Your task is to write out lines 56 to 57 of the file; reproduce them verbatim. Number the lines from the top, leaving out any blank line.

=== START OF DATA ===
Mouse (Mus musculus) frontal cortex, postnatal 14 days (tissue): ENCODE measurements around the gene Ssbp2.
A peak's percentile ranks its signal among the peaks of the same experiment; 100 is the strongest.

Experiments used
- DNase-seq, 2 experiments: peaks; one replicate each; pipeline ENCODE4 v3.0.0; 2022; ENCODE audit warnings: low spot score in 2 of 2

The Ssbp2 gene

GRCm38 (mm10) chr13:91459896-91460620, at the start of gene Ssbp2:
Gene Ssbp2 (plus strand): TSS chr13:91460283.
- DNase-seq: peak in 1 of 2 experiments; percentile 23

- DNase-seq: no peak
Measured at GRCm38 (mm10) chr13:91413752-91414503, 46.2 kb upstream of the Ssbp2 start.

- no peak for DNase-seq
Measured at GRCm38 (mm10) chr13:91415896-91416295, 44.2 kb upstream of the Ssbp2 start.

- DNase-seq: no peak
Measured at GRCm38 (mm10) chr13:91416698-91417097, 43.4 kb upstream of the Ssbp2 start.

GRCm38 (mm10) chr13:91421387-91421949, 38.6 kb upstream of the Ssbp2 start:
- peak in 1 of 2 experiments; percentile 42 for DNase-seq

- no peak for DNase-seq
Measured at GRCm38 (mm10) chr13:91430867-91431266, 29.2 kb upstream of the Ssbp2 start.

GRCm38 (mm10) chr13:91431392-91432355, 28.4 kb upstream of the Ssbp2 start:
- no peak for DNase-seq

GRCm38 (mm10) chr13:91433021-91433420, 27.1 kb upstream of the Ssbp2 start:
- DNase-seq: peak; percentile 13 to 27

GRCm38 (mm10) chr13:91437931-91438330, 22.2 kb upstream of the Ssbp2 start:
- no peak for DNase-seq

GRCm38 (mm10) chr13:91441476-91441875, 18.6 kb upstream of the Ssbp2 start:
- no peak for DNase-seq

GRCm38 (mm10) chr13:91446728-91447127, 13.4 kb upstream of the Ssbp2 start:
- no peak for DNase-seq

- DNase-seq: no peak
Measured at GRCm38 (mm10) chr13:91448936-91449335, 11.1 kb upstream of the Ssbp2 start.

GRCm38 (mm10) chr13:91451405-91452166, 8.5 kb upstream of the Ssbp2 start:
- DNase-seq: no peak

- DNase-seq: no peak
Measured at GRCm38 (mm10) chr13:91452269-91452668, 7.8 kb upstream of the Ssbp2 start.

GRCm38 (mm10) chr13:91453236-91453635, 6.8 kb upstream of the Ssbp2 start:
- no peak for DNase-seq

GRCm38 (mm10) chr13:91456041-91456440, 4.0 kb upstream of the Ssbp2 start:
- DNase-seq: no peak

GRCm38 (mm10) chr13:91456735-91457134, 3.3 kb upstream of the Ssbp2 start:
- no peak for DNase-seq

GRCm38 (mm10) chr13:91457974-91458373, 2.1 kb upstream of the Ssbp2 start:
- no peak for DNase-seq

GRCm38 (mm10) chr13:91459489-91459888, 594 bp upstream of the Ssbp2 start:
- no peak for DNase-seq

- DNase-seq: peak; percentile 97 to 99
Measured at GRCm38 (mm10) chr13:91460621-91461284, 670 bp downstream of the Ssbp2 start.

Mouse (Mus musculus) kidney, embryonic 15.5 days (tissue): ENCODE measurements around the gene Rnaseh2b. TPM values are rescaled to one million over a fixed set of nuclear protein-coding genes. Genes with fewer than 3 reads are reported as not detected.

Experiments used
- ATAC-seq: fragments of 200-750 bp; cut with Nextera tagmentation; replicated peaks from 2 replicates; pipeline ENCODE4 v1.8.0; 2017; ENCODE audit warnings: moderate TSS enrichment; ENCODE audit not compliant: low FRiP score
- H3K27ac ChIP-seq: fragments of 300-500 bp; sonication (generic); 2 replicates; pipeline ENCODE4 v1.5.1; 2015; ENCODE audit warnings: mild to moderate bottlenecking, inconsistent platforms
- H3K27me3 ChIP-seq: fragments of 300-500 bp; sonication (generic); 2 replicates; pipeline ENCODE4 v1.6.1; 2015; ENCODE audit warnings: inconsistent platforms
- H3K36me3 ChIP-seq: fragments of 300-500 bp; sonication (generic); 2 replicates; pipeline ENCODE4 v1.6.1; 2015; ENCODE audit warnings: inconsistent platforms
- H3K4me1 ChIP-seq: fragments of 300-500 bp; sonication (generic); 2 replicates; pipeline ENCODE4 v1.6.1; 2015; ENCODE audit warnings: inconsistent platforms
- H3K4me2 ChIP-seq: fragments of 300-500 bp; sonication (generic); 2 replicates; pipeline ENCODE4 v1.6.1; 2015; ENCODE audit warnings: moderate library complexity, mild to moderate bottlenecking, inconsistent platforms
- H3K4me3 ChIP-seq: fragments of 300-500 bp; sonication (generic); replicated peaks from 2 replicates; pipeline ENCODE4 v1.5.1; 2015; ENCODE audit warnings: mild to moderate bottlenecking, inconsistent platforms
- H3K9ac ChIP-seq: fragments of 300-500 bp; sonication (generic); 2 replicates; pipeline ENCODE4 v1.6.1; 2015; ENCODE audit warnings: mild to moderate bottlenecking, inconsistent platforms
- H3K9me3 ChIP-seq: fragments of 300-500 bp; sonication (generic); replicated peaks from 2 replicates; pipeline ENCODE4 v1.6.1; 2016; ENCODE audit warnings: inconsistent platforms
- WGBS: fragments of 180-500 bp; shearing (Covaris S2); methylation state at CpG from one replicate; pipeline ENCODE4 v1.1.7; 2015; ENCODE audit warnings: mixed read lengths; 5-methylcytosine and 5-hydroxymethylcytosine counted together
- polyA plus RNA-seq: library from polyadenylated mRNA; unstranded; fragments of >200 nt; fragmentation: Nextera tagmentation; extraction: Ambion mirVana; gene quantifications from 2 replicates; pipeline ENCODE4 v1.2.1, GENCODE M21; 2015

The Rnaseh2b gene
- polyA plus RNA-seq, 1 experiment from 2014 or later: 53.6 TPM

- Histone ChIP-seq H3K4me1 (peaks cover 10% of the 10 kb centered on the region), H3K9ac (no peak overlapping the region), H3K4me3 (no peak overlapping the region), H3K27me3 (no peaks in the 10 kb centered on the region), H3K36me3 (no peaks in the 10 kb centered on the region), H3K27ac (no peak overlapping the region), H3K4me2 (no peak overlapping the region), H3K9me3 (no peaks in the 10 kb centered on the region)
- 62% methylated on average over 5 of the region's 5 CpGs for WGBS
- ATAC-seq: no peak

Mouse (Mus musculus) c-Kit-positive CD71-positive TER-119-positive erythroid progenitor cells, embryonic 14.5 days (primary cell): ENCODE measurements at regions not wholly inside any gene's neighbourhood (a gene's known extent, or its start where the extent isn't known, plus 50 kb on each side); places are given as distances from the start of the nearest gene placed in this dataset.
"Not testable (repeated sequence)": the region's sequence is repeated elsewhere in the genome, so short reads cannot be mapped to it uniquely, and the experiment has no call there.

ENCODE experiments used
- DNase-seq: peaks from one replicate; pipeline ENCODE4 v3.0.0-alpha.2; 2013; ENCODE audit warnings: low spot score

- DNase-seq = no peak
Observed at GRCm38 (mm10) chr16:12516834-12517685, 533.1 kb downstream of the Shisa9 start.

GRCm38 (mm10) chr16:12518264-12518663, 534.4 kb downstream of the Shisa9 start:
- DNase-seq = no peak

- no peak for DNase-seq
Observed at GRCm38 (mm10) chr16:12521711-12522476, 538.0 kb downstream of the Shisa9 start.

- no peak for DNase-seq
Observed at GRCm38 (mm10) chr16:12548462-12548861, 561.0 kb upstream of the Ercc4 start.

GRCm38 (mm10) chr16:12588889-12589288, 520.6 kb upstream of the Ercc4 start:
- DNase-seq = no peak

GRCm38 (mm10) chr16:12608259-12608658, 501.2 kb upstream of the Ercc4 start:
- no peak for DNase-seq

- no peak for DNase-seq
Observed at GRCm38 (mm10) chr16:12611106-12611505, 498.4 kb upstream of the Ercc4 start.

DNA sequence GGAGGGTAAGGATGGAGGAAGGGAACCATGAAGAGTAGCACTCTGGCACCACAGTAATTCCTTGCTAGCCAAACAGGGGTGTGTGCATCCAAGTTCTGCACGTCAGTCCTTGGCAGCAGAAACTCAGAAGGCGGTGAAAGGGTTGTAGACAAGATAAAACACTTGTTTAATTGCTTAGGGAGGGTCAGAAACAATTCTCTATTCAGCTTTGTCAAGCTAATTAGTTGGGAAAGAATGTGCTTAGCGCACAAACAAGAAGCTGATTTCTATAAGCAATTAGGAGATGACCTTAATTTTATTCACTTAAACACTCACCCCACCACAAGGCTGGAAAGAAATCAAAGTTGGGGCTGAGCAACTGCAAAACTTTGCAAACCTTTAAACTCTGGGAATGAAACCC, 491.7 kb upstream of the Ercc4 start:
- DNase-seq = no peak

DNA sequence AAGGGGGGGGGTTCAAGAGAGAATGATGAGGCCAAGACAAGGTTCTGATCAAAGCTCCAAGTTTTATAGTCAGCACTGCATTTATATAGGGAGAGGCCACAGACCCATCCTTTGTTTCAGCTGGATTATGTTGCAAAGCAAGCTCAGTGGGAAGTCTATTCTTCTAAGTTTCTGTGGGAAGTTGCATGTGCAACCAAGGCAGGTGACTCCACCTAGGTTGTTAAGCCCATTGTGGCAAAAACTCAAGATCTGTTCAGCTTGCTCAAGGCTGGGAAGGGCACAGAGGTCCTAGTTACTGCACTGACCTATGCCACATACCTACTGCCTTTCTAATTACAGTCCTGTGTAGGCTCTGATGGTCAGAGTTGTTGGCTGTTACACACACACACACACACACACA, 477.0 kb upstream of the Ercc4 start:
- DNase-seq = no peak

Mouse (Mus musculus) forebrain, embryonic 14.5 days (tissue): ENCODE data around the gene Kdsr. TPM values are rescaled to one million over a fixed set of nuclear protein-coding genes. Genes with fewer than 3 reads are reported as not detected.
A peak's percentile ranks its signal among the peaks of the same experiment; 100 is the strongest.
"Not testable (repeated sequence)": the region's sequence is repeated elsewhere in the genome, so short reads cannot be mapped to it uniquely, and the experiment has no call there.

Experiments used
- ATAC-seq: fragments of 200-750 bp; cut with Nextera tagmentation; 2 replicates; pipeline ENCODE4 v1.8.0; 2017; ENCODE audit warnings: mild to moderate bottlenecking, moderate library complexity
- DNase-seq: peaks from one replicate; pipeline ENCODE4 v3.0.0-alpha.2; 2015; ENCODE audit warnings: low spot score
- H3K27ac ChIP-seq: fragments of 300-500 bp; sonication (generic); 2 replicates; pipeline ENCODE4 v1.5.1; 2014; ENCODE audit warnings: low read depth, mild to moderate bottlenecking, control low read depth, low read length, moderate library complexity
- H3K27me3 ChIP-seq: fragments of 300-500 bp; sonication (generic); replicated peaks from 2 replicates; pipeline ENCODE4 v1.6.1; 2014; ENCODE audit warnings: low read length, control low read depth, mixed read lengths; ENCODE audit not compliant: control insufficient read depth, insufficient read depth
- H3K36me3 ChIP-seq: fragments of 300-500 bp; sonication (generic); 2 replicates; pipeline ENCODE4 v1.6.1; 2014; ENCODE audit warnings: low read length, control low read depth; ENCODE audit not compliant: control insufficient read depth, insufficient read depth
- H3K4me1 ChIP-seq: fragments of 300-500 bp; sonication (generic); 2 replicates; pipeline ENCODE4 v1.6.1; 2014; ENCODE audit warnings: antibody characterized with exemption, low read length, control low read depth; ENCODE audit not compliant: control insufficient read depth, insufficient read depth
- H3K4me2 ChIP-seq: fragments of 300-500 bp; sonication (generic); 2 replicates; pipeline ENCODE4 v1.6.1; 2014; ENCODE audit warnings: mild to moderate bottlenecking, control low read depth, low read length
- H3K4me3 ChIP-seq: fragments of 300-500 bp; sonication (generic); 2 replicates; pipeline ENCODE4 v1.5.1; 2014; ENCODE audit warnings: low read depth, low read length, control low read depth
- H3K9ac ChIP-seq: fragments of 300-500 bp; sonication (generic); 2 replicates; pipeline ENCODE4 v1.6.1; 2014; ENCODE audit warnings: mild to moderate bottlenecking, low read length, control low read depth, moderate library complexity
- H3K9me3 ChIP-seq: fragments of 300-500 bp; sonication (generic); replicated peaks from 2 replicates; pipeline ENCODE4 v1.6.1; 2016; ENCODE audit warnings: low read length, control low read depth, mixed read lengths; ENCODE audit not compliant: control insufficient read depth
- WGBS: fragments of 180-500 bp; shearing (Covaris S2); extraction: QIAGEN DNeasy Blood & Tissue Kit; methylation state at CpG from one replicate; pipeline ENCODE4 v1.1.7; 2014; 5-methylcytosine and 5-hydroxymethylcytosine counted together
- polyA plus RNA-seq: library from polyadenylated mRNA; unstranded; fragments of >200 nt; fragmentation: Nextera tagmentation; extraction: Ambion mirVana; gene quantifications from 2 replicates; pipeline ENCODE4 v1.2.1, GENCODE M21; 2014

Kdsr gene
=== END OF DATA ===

- H3K9ac ChIP-seq: fragments of 300-500 bp; sonication (generic); 2 replicates; pipeline ENCODE4 v1.6.1; 2015; ENCODE audit warnings: mild to moderate bottlenecking, inconsistent platforms
- H3K9me3 ChIP-seq: fragments of 300-500 bp; sonication (generic); replicated peaks from 2 replicates; pipeline ENCODE4 v1.6.1; 2016; ENCODE audit warnings: inconsistent platforms